Forest-wide, most stands are fully stocked, providing the next ownership with a great deal of flexibility in shaping their own silvicultual legacy. Stem quality forest-wide can be considered excellent with the forest containing an abundant current and future veneer source.

Beaver Lick’s timber component has been professionally managed over the years and generally consists of two age classes managed under even-aged silvicultural guidelines. The first stand is comprised of long-ago abandoned farm fields that have naturally been restocked with pioneer species of poplar, locust and hickory. The second distinct stand has been managed for several decades using selective harvests under the guidance of professional foresters. This stand contains 40 to 125-year-old stems ranging in size of 12-30” dbh and is ready for immediate commercial harvest.

Diameters are well represented across the commercial and pre-commercial spectrum with a notable mature size class, as well as abundant pole size timber and growing stock. Average diameter with all products combined has not been determined.

Some trees are well over 100 years old and classify as “Heritage Trees”. These amazing trees have withstood the test of time and lend an air of grace and permanency to the property.

The forest is healthy and there are no signs of pest infestations of Gypsy Moth. The Emerald Ash Borer and the Hemlock Wooly Adelgid is present and all the Ash and some of the Hemlock trees are stressed and will continue to die out or decline over the coming years. There have been no forest fires in the recent memory.


Beaver Lick is renowned locally as a premier wildlife sanctuary in Nicholas County.  Otter, beaver and fisher, as well as blue heron, raccoon, opossum and chipmunk have been spotted in and along the major creeks and beaver pond. The creeks and pond support minnows, crawdads, frogs, salamanders, newts, june bugs and all types of aquatic invertebrates.

The mixture of mature forest, abandoned farm fields, coupled with the abundant water supply from creeks, beaver pond and springs, create the perfect wildlife habitat. The hardwood forest produces tons of acorns, hickory nuts beech nuts and black walnuts. White tail deer, wild turkey, black bear, coyote, squirrel, raccoon, bobcat, fox and many species of songbirds and raptors make up the resident wildlife population. It is hard to find a property that has a better mix of wildlife as there has been excellent wildlife management for many years. The interior trails and access road create a linear food plot stocked with blackberry & raspberry bushes, native grasses and browse-ready herbaceous plants.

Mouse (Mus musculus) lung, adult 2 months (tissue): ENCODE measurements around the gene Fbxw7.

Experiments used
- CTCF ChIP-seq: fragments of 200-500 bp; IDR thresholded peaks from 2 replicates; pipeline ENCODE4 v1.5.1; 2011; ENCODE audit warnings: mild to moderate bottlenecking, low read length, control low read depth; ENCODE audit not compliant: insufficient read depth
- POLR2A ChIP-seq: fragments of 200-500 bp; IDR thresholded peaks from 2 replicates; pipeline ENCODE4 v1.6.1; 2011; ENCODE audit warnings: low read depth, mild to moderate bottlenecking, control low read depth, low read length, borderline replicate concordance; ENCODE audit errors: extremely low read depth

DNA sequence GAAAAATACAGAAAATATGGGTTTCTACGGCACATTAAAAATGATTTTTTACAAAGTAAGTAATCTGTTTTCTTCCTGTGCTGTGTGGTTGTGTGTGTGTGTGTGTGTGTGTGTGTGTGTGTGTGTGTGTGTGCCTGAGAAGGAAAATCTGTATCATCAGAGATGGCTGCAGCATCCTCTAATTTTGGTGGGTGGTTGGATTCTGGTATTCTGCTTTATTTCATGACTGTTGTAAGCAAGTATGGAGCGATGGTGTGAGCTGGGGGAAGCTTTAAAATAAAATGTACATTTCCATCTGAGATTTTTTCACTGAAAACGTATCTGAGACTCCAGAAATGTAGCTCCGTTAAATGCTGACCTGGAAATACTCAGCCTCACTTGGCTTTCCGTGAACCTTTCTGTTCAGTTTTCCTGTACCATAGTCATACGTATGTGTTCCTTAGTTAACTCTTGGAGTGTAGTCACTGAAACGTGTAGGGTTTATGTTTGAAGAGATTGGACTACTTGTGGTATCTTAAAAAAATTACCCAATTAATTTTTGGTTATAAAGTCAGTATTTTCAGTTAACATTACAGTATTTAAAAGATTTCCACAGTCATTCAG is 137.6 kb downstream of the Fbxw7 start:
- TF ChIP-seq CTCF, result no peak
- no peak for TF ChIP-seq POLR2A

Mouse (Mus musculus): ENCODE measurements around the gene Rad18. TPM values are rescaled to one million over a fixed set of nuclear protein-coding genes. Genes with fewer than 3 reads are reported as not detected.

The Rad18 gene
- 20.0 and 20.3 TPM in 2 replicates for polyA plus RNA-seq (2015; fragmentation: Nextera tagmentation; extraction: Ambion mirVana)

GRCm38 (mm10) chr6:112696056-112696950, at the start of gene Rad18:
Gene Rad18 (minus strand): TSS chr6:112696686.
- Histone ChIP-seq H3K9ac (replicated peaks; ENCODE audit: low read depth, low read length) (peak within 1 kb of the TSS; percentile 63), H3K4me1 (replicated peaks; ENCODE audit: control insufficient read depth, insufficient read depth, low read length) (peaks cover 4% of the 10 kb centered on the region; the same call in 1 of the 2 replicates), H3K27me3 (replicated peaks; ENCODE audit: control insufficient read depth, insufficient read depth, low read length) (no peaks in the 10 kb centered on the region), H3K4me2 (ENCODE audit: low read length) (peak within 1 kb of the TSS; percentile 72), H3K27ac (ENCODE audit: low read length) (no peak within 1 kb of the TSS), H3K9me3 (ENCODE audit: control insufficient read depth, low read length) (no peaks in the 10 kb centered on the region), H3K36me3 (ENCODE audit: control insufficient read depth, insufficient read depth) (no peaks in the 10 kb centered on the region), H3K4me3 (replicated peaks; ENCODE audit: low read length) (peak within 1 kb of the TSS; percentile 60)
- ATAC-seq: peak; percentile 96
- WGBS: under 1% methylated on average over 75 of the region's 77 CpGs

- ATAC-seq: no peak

Several bald eagles have been spotted up and down the Gauley and New Rivers and are a thrill to see with wingspans of 6-7 feet.


There is ongoing beaver activity on the property and the current pond spills across from the neighboring property onto the Beaver Lick property. The beavers are no respecters of boundary lines and the pond and wetlands crossover the two property’s boundary line. It is thought most of the upper pond area is on the adjoining property with the lower wetlands and bogs located downstream of the dam being on the Beaver Lick property. Of course, the beavers could at any time decide to move downstream and reestablish the old lower dam and create a much larger pond. No one knows what beavers will do.
The beaver pond and its surrounding aquatic plant life create a water supported community with a wide variety of wildlife. Much of the margin of the pond is fringed by wetlands, and these wetlands support the aquatic food web, provide shelter for wildlife, and stabilize the shore of the pond. The plant life associated with the wetland includes rushes, sedges, cattails, duckweed and algae.